It is true that some people will die in their infancy, but it is an inappropriate leap to state the reason that some infants die is because of their guilt. An infant has no ability to distinguish between good and evil, but this does not remove either the presence of an inherited sinful nature or the fallen condition of the world... . It is sin rather than guilt that is passed from Adam to all of humanity...The presence of sin in a person who is unable to make moral judgments (for example, an infant) makes that person subject to the effects of the presence of sin (in this case, death) but not guilty of sin..." (p.60)

As for Genesis 2, Harwood appears to reject standard Reformed interpretations which find universal guilt implied from universal death. Harwood again,

Although sin results in death, it is not necessary to believe that the sin of Adam resulted in the guilt of all humanity. Rather, the early chapters of Genesis indicate only that the sin of Adam of Eve [sic] resulted in their eventual death" (p.59, italics original)

Harwood goes on to state how Paul's point in Romans 5 only points to the "origin of sin with Adam" not universal guilt in Adam. Indeed Paul makes it clear in Romans 1 God's wrath comes as a result of "our behavior" rather than "our nature."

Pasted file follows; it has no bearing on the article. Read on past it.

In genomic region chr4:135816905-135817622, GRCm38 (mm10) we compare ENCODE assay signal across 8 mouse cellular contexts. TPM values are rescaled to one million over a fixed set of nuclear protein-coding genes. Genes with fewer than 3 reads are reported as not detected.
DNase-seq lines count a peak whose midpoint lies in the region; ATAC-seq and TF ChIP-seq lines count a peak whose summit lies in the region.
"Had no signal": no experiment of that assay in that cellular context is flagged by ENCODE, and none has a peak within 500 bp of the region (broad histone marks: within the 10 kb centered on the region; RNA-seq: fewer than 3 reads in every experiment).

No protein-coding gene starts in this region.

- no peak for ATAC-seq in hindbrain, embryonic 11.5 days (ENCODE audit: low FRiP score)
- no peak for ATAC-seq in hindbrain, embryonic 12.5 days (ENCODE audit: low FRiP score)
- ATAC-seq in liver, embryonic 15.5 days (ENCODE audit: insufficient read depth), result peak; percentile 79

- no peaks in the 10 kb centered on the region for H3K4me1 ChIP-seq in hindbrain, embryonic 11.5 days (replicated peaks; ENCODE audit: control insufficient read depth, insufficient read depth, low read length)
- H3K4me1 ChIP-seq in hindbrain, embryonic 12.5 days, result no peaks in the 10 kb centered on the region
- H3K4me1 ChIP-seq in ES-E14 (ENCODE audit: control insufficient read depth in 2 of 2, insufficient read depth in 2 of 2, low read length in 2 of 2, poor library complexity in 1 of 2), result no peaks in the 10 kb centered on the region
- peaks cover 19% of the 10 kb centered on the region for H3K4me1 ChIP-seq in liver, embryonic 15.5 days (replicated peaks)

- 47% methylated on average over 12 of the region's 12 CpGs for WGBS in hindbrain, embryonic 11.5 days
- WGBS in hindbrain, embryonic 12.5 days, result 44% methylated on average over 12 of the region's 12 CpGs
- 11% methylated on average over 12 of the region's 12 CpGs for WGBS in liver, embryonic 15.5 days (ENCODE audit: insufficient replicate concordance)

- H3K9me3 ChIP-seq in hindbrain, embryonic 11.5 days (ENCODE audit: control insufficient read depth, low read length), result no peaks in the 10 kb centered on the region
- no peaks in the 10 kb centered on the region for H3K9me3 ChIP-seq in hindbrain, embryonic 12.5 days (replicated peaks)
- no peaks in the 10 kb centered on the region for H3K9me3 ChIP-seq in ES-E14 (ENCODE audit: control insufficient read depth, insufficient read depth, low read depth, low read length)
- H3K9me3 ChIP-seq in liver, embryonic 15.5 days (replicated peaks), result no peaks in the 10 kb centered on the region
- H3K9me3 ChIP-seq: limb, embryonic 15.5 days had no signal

So far as your question about infants being "redeemed in the same way that creation itself is redeemed in Christ" I cannot say with any confidence if Dr. Harwood addressed it. I can say from my perspective, for what it's worth, I initially fail to see a fatal problem with affirming infants' redemption as a part of "general" redemption, so to speak, if such redemption is based solely upon the work of Christ. Nor would I understand it, if true, as demeaning infants' significance as human beings.

With that, I am...

Aaron O'Kelley

I see the distinction Harwood is making, but I don't see any exegetical arguments for it. The pathway from sin to death runs through guilt, because death is specifically the penalty for sin (Romans 6:23).

Harwood's argument seems to be that death is more a natural consequence of sin than a divinely imposed penalty for sin.

peter lumpkins


Well, I suppose that's because I didn't give you any. But I did indicate in the review Harwood engages mainstream Reformed thinkers over both theological assertions they make (e.g. Grudem) and key biblical texts such as Rom 5, Psalm 51, Gen 2-3, Luke 1:15, etc. In fact, from chapter 4 through 11, the entire section is given to exegesis.

Hence, I suggest if this subject interests you, grab a copy. In my view, it's worth one's time to wrestle through the texts with Harwood. If your level of interest is insufficient to motivate a purchase (or at least a browse-through at the bookstore or google, if available) that's fine too. But know Harwood's book does not suffer from thin exegesis.

With that, I am...